Here’s the best part about a 15-year mortgage: Your house payment will only be 25-30% higher, on average, than it would be on a 30-year mortgage. That’s the beauty.

  • Using the example above, the monthly payment on the 30-year loan would be $1,072.89.
  • The payment for the 15-year loan would be $1,569, a difference of $496.11 per month.

For $500/month extra, you can save $104,000 AND build equity much faster. In addition, you eliminate a house payment out of your budget in half the time. How would that improve your quality of life?

Would being without a house payment decrease stress in your life? If you had an extra $104,000 in the bank, could you sleep a little better at night? If your home is paid for or has a significant amount of equity in it, will it ease your worry in the event of another housing crisis?

For some, adding a few hundred dollars a month to their house payment is not feasible. However, for the rest of us, adding a few hundred dollars a month now to save hundreds of thousands of dollars in the long-term is something to consider.


I’m sure you have seen ads or heard programs that offer to help pay off your mortgage in 7 or 10 years, or something like that. Some of these are called Mortgage Accelerator Programs, and you PAY SOMEONE ELSE to shuffle your money around (in a nutshell). Be informed about what these programs are really doing to your money. Some are only creating one loan to pay off another.

If you already have a mortgage but want to pay it off early, you can do it without paying anyone a fee! Strategies such as paying your mortgage twice a month or adding monies to your regular payment can have your home loan eliminated in no time. Dave Ramsey has a useful Mortgage Calculator to help you determine how quickly you can pay off a mortgage by adding a small amount to your regular bill every month. Moreover, Dave has incredible resources and articles that you may find beneficial at DaveRamsey.com.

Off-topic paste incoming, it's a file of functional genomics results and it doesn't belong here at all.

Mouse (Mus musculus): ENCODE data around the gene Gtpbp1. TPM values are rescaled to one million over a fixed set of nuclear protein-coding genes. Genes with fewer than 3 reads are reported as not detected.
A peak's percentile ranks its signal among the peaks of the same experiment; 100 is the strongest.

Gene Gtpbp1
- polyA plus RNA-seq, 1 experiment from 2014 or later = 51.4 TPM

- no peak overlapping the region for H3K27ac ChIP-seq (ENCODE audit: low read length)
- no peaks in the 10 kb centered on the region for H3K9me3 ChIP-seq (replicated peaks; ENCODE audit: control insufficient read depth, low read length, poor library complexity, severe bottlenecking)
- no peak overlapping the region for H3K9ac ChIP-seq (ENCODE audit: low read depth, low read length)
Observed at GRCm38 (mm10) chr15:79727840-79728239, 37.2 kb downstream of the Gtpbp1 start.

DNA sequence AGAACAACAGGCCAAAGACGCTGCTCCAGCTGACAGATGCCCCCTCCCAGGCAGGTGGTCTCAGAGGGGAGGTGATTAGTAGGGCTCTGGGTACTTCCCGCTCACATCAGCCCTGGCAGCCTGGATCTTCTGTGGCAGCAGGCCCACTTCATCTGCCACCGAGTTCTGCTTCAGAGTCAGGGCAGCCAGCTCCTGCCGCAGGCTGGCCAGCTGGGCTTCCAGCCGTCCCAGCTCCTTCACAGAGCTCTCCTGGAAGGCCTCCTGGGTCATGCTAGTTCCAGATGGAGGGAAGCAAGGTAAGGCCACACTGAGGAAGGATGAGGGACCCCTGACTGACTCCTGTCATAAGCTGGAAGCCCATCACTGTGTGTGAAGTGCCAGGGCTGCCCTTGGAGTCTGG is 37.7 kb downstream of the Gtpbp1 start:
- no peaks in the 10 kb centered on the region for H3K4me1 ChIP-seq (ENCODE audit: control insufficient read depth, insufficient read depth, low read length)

Paying extra on your monthly house bill is a very good idea. In reality, according to the FDIC, 97.3% of us do not have the discipline to pay extra on a mortgage regularly. Life gets in the way, and we all have a tendency to think that we can add money to our payment next month. But then little Timmy needs a new soccer outfit, or your friends want to go on a weekend getaway, the refrigerator goes out, etc. It seems like life always provides an excuse not to save any money. On the other hand, when we have a fixed payment, our resourcefulness comes alive to pay our bills and still do the things we want and pay for other “unexpected” life events.

If you are one of the 3%, who can stay disciplined enough to pay down the house loan, go for it! If not, you may want to consider a 15-year mortgage or refinance to one if you are serious about building equity faster and saving a lot of money.


If you decide that a 15-year mortgage is an option you want to take advantage of, make sure you look at your complete financial picture. Keeping your total housing expenses at 28% or under of your income will ensure that you are not “house poor”. Also, your monthly debt payments (like credit cards, cars, etc.) should not exceed 36% of your income.

In order to save hundreds of thousands of dollars and build up strong equity in your home, it may require purchasing a less expensive home. Or maybe it means driving a used car that is paid with cash and taking small vacations instead of big ones. Ultimately, it is up to you and your family to decide what your long-term goals are and how your house fits into those.

Remember, don’t just think of monthly payments – think of “total cost”. That one change in perspective could possibly change your future.